Main research areas in landscape at Sheffield

Urban ecological landscape design and management
This group is concerned with the application of ecological theory to landscape practice to improve sustainability whilst meeting human aesthetic and functional needs. Aspects include: the role and nature of sustainable planting design in urban environments; green roof ecology and technology, especially the integration of aesthetic and cultural needs with the ecological function of green roofs at a variety of scales; landscapes of mortality, especially natural burial and grave re-use; the application of sustainability to urban design.
(Core group members: Andy Clayden, Nigel Dunnett, James Hitchmough)

Planning and management of rural and peri-urban landscapes
The use of advanced virtual landscape visualisations and modelling to explore human reaction to ways in which landscape and environmental planning can influence and direct anthropogenic landscape change; environmental impact assessments (landscape and visual impacts); participatory methods and planning and design communication; rural cultural landscapes and landscape regeneration; landscape character assessment; sustainable landscape planning and management; drivers of future landscape change; role of urban green infrastructure in urban regeneration.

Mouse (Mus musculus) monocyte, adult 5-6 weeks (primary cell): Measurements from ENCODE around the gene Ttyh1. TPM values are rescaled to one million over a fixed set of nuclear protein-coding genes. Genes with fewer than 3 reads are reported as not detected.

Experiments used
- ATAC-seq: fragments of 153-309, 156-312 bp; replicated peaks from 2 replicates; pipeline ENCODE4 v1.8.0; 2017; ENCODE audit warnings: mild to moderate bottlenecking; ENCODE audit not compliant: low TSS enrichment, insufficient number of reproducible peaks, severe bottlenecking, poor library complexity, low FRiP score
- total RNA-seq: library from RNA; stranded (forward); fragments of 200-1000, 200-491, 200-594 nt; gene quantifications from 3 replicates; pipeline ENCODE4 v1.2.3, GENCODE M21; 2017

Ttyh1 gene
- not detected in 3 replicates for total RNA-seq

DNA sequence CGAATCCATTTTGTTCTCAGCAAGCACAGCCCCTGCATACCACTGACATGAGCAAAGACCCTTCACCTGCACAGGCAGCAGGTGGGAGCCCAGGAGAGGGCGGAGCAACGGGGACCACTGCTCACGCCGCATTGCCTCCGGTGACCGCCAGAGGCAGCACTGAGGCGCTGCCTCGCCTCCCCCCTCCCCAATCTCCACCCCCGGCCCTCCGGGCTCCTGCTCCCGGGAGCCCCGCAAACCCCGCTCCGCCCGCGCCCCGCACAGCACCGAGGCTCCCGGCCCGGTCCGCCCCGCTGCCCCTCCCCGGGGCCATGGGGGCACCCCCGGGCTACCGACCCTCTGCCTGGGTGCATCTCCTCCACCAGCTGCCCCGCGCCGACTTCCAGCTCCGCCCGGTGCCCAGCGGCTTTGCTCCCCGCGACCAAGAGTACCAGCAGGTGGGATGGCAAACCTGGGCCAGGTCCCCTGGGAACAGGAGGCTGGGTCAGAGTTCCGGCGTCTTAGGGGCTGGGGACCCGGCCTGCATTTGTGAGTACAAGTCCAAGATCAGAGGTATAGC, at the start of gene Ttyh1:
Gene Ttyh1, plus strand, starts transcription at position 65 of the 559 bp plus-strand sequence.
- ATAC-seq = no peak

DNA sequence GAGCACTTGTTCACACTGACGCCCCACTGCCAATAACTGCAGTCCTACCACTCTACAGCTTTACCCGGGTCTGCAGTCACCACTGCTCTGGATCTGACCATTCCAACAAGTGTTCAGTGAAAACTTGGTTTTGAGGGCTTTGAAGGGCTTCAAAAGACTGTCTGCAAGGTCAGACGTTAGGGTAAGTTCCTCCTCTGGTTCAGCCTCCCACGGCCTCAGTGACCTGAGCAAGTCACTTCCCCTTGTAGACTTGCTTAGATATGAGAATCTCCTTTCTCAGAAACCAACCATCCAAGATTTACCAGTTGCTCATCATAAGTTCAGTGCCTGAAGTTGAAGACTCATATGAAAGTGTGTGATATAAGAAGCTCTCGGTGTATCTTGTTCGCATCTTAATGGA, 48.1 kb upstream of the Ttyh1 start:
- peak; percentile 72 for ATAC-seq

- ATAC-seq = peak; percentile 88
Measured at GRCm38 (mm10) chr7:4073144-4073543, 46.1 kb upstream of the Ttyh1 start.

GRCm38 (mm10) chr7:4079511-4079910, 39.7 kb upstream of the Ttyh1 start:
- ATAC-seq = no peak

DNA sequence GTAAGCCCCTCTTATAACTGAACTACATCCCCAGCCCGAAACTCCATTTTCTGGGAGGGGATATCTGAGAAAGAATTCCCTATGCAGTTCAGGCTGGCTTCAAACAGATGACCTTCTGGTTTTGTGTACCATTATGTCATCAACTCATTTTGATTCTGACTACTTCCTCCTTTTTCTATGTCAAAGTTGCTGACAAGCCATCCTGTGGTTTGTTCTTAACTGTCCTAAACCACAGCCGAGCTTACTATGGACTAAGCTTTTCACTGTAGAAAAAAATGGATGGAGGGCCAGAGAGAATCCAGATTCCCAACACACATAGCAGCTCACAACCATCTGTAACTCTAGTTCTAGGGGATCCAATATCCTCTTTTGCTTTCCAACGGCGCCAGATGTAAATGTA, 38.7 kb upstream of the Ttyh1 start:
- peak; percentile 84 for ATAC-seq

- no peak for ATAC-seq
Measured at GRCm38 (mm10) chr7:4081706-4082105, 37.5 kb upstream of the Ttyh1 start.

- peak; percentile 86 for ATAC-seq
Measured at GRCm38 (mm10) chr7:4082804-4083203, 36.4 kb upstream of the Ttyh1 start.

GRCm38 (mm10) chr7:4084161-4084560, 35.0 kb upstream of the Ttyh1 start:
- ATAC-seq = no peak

(Core group members: Eckart Lange, Paul Selman, Carys Swanwick)

Human interaction with landscapes
Landscape perspectives and experience in relation to cultural background and personal circumstance; holistic and environmentally friendly approaches to planning and designing urban space green structure; urban `wildscapes´ and their acceptability; landscape expectations and experiences of migrants in multicultural urban communities; designing urban landscapes to meet the needs of young people; social factors in strategic approaches to the design and management of open spaces.
(Core group members: Anna Jorgensen, Clare Rishbeth, Helen Woolley)

Landscape architecture design theory
Interface between fine art and visual practice; philosophy, culture and pedagogy of environmentally oriented landscape architecture; application of contemporary design theory to designed landscapes from the Medieval to the present; restoration of historic landscapes; experiential landscape analysis and design; philosophical and theoretical context of people-place-space relations.
(Core group members: Catherine Dee, Kevin Thwaites, Jan Woudstra)